Lyme Facebook and Instagram pages show changing times

The manner in which we communicate has changed dramatically in recent years and continues to evolve. We now are as likely to send text messages or other digital communications to friends and co-workers as we are to walk down a hall or to a nearby office to talk face to face. We often glean information about local events and neighborhood news via social media.

It’s important that local government officials, who have a responsibility to stay connected to their public and a stake in maintaining community engagement, keep up with the times. Many municipalities now have official government Facebook pages to assist communication. The most recent one to increase efforts in digital social engagement is the predominantly rural and tiny town of Lyme – population 2,400.

In announcing the start of official Facebook and Instagram pages late last month, Selectman John Kiker said officials wanted to enhance the town’s capabilities to communicate with residents and be able to more quickly relay information to a wider audience. The Town of Lyme Facebook page already has more than 200 followers, while the Instagram page has about 185.

The Facebook page features a schedule of upcoming recreational programs and an announcement about proposed changes to Shoreline East rail service. The most recent Instagram post is a stunning and colorful sunset over Whalebone Cove.

As are many small towns, Lyme is struggling to find enough volunteers to serve on municipal boards and commissions. Increased communication and engagement with community members through social media should help foster deeper feelings of community and lure more residents to some of these vacant posts.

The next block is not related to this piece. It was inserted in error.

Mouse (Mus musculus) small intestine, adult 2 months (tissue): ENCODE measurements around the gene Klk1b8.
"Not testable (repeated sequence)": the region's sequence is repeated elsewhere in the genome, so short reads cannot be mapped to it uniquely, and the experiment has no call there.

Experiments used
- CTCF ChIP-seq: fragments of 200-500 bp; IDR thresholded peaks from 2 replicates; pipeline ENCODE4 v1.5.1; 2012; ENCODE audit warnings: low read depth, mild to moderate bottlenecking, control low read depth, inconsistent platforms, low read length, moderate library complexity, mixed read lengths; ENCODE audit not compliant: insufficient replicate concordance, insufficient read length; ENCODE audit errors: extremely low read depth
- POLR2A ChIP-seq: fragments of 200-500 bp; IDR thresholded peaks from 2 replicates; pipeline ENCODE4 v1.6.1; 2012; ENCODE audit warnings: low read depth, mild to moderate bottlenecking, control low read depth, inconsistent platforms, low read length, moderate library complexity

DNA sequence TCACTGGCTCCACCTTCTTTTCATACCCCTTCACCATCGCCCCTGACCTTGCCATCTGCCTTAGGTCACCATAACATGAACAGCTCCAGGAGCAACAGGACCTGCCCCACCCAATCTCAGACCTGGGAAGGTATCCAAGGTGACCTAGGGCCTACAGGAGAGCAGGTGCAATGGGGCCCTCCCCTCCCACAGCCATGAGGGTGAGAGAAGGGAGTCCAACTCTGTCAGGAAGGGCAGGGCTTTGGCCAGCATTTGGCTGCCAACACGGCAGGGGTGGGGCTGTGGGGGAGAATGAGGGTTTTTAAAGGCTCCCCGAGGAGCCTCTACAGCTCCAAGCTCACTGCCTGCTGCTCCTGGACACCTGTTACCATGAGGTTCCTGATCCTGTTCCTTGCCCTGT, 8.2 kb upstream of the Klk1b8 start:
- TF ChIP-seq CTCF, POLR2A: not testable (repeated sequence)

“If the people are involved and feel involved in the town, then they will step forward and help the town,” First Selectman Steven Mattson said.

Fostering a sense of community has become more challenging in a contemporary society in which most families have two working parents, many adults commute long distances to jobs and a large variety of commitments keep residents busier. This means municipal officials must try harder, be more creative and use as many means as possible to keep residents informed and engaged.

While social media is not a substitute for traditional news outlets, nor for the official municipal website, there is no doubt it is another form of communication on which more and more rely. Lyme officials were smart to recognize this. Establishing these pages is a great step towards encouraging more volunteerism in town.


The Day editorial board meets regularly with political, business and community leaders and convenes weekly to formulate editorial viewpoints. It is composed of President and Publisher Pat Richardson, Editorial Page Editor Paul Choiniere, retired Day editor Lisa McGinley, Managing Editor Tim Cotter and Staff Writer Julia Bergman. However, only the publisher and editorial page editor are responsible for developing the editorial opinions. The board operates independently from the Day newsroom.


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